Your miscarriage may now be a crime in Kentucky

Bruce Maples
Bruce Maples
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Here’s the scenario: You are very clearly pregnant. Your family knows, your neighbors know, your co-workers know.

Then one weekend, you begin bleeding – lightly at first, then heavier. You call your OB/GYN, who says to go to the hospital and she’ll meet you there. After examining you, she confirms your suspicions: you are having a miscarriage.

After some hours of waiting, she notes that your body does not appear to have expelled all the fetal tissue on its own. She recommends a dilation and curettage (D&C) to stop the bleeding and prevent infection. Eventually, you go home, and begin to deal with the end of your pregnancy.

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For the hundreds of women in Kentucky who have a miscarriage each year, the trauma of dealing with it should be the end of the story. But with Kentucky’s “trigger law” that is now in effect, it may not be. In fact, you, the pregnant woman, may be investigated by law enforcement – and your OB/GYN could go to prison.

Why? Because you were obviously pregnant, and now you obviously are not. You can SAY you had a miscarriage, but can you prove it? Perhaps it was not a miscarriage; instead, you obtained the “abortion pill” from a friend, or through the mail, and ended your pregnancy that way. In Kentucky, that is now a class D felony.

And even though Kentucky’s law says the woman will not be charged with a crime herself, there will still be an investigation. Who gave you the pill? Your sister? Then SHE can be charged and sent to prison.

Let’s say, instead, that you did go to the hospital. Imagine a woman who has just had a miscarriage at the hospital, and is back at home, exhausted and in grief. Then there comes a knock at the door, and two police officers say they are there to “just ask a few questions, ma’am.” They then proceed to interrogate her for two hours about her supposed “miscarriage.”

And what of the OB/GYN? A D&C is a standard procedure after a miscarriage. It is also one method of carrying out an abortion. Will the police also show up at the hospital? Will they ask the OB/GYN to “come with us,” and arrest her for carrying out an abortion? Will she be prosecuted?

Will OB/GYNs across the state consider that the risk is too great, and stop treating miscarriages? Will some OB/GYN not be able to prove she was dealing with a miscarriage, and wind up facing prison time for a felony?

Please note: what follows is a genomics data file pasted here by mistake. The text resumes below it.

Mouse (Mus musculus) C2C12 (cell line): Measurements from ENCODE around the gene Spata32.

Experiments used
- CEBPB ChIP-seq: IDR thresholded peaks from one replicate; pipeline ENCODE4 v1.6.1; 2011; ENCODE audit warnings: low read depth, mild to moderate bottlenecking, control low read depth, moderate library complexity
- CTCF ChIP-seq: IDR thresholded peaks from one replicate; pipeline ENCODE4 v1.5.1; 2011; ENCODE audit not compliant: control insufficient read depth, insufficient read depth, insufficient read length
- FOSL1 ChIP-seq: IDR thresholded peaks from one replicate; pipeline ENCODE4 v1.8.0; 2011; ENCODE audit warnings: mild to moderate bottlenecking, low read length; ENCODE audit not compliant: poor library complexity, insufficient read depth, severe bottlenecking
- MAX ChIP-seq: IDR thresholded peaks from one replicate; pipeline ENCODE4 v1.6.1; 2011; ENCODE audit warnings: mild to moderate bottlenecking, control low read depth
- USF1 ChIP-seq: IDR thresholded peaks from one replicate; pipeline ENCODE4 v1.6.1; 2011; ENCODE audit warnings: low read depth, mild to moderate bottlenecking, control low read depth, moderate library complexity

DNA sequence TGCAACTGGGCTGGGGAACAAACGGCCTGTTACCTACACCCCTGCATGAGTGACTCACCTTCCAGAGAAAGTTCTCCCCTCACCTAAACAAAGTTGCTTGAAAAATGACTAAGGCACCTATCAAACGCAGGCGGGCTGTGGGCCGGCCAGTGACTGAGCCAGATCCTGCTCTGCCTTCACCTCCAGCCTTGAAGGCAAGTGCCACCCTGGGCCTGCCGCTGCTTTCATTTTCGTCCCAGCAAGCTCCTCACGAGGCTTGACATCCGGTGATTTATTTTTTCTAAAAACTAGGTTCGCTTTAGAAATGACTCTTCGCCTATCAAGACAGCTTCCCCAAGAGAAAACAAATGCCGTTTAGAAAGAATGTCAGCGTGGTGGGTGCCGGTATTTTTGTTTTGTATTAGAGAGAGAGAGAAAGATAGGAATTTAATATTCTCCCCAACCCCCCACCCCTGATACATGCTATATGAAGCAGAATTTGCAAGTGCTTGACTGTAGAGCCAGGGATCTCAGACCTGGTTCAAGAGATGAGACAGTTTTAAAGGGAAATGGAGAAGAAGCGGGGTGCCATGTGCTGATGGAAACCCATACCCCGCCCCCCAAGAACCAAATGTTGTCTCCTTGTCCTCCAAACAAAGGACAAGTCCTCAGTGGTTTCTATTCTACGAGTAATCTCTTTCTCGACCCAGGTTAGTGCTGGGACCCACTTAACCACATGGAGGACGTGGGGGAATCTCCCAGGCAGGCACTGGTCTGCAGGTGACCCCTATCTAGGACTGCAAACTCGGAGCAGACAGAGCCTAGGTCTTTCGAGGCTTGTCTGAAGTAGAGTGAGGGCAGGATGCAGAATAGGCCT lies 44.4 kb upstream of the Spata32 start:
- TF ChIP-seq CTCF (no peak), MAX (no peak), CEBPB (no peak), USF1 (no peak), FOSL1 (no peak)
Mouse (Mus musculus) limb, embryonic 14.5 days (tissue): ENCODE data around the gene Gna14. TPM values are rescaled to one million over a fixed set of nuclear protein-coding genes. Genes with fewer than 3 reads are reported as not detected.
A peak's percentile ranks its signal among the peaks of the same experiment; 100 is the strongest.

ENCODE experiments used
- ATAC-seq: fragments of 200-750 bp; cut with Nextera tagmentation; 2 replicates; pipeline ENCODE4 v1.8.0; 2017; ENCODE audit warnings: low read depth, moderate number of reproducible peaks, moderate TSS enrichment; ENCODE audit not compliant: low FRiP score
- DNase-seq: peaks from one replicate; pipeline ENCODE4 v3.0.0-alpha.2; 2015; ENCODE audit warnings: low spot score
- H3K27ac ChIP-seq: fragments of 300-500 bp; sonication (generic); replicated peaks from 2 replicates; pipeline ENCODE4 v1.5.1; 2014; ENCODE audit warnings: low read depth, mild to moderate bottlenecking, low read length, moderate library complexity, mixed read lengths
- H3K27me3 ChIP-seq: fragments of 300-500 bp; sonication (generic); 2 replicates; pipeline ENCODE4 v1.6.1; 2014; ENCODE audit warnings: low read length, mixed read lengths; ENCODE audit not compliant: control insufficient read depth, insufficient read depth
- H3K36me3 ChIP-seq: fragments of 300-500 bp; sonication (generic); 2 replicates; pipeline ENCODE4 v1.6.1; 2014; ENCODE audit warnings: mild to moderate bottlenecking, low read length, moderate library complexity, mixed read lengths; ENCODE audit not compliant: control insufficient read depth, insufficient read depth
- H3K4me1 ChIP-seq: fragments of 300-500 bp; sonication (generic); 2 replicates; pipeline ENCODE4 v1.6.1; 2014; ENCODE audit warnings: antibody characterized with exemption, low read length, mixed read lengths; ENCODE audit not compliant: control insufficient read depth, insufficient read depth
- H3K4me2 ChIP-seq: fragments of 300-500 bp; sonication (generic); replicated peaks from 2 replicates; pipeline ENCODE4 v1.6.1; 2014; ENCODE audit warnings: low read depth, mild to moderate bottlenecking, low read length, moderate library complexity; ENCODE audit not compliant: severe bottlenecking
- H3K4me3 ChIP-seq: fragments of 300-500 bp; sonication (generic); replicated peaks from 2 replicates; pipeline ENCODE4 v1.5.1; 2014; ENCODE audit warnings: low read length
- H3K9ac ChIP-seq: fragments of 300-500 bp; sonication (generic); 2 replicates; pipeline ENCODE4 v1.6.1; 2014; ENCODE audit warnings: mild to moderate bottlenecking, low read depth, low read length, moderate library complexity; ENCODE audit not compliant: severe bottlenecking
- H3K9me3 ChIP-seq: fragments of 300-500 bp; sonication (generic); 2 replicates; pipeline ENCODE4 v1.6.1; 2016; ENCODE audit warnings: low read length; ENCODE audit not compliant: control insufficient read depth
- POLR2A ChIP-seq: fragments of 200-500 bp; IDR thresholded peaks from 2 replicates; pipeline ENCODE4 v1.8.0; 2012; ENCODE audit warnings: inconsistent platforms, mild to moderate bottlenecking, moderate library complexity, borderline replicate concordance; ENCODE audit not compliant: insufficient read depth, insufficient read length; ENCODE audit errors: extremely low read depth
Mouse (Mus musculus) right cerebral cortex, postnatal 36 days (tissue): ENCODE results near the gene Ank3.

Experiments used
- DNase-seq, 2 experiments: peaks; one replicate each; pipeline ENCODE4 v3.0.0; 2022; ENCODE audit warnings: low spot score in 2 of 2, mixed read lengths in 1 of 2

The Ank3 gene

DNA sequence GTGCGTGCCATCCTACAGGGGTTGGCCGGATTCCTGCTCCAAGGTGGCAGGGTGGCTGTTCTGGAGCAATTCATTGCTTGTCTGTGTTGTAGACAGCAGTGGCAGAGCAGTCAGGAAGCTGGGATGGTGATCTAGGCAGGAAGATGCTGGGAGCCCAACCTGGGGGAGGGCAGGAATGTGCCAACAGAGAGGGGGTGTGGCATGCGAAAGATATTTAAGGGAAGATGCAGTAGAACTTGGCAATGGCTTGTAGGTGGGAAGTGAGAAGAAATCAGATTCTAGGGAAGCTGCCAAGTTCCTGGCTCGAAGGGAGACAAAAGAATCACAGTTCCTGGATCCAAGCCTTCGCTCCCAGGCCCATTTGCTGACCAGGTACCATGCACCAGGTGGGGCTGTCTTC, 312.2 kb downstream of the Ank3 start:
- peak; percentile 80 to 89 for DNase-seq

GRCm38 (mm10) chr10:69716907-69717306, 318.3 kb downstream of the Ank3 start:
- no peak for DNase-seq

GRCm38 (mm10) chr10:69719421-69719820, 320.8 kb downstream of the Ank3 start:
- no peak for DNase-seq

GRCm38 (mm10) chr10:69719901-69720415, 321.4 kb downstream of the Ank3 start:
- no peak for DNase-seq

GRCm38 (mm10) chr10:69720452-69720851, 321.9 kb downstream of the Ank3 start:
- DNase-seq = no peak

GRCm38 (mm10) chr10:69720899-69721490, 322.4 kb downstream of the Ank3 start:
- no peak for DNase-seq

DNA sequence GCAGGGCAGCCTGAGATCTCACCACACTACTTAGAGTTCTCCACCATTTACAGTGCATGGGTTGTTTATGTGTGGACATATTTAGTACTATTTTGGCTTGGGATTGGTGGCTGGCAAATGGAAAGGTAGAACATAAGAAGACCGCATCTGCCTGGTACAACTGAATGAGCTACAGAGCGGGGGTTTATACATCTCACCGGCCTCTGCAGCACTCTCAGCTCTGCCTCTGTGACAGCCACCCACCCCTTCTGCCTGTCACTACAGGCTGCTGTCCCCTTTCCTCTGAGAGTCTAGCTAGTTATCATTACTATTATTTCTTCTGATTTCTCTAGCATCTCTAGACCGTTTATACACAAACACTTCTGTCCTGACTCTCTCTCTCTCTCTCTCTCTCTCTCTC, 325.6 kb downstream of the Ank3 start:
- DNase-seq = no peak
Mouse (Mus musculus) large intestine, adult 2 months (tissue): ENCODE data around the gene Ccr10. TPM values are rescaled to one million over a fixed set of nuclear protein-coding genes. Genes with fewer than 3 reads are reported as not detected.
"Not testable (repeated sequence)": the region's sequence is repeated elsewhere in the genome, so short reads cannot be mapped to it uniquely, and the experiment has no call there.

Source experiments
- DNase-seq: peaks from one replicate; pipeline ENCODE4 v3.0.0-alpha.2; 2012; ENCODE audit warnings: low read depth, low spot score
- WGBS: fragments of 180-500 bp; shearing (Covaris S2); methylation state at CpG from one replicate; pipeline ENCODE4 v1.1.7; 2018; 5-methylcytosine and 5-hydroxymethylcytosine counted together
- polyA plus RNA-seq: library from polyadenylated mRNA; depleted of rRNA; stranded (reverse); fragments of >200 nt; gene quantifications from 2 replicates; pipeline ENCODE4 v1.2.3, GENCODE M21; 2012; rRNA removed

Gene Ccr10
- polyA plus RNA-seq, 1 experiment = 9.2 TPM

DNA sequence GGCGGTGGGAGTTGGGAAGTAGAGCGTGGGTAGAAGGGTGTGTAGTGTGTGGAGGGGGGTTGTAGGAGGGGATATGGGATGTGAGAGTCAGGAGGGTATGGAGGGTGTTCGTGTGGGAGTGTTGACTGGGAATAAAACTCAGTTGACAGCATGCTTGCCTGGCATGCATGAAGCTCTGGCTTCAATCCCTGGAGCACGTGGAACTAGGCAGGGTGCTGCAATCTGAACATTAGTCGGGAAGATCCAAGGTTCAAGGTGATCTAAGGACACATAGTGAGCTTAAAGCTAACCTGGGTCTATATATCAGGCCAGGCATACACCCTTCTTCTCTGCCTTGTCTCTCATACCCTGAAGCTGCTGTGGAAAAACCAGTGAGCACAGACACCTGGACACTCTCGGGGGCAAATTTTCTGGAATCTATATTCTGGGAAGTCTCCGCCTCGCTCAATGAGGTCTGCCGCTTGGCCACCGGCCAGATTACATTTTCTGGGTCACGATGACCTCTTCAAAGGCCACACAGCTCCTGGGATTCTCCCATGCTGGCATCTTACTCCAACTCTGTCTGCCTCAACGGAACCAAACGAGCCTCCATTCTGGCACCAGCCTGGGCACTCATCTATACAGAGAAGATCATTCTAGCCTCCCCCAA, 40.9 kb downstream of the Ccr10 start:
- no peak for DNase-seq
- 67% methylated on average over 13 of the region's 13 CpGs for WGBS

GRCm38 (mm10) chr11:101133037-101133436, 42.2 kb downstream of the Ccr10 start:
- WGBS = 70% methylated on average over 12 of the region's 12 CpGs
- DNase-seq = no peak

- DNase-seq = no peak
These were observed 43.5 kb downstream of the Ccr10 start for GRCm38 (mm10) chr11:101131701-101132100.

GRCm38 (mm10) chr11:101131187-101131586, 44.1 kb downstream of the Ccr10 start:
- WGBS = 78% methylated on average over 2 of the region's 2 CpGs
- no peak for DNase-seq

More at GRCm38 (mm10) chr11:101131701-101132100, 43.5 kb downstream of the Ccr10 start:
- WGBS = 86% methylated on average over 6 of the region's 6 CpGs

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I can hear some of you snorting “this will never happen” – but it is already happening.

  • In the U.S., a Native American woman had a miscarriage at four months in 2020. In 2021, she was convicted of manslaughter and sentenced to four years in prison, after the prosecutors said the miscarriage was her fault for using illicit drugs.
  • In El Salvador, a 33-year-old woman who went to hospital to seek treatment after a miscarriage was sentenced to 30 years in prison for homicide. She died in jail in 2010. El Salvador’s laws require doctors to report women suspected of having abortions or face jail themselves.

And consider the political reality in our state, with large numbers of electeds and everyday citizens cheering the overturn of Roe. Isn’t it reasonable to expect that some ambitious local prosecutor will see this as a way to make a name for himself, to be the first to investigate a miscarriage as a “possible abortion”?

And isn’t it also likely that at some point in the future, EVERY miscarriage will be treated as a possible abortion – especially if a “fetal personhood” bill gets passed by Congress and approved by the Supreme Court?

If you ask any Republican lawmaker about this, they will pooh-pooh it and claim they didn’t mean for the law to apply to miscarriages. Why, then, did they write the law the way they did? They may not have meant for it to apply to miscarriages – but it DOES, as I’ve illustrated above.

So now, women, if you decide to become pregnant, remember that not only is it an irreversible decision, according to Kentucky law – it also puts you in danger of being the target of an investigation if you have a miscarriage.

We may not be in Gilead yet – but we can see it from here.

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Bruce Maples has been involved in politics and activism since 2004, when he became active in the Kerry Kentucky movement. (Read the rest of his bio on the Bruce Maples Bio page in the bottom nav bar.)

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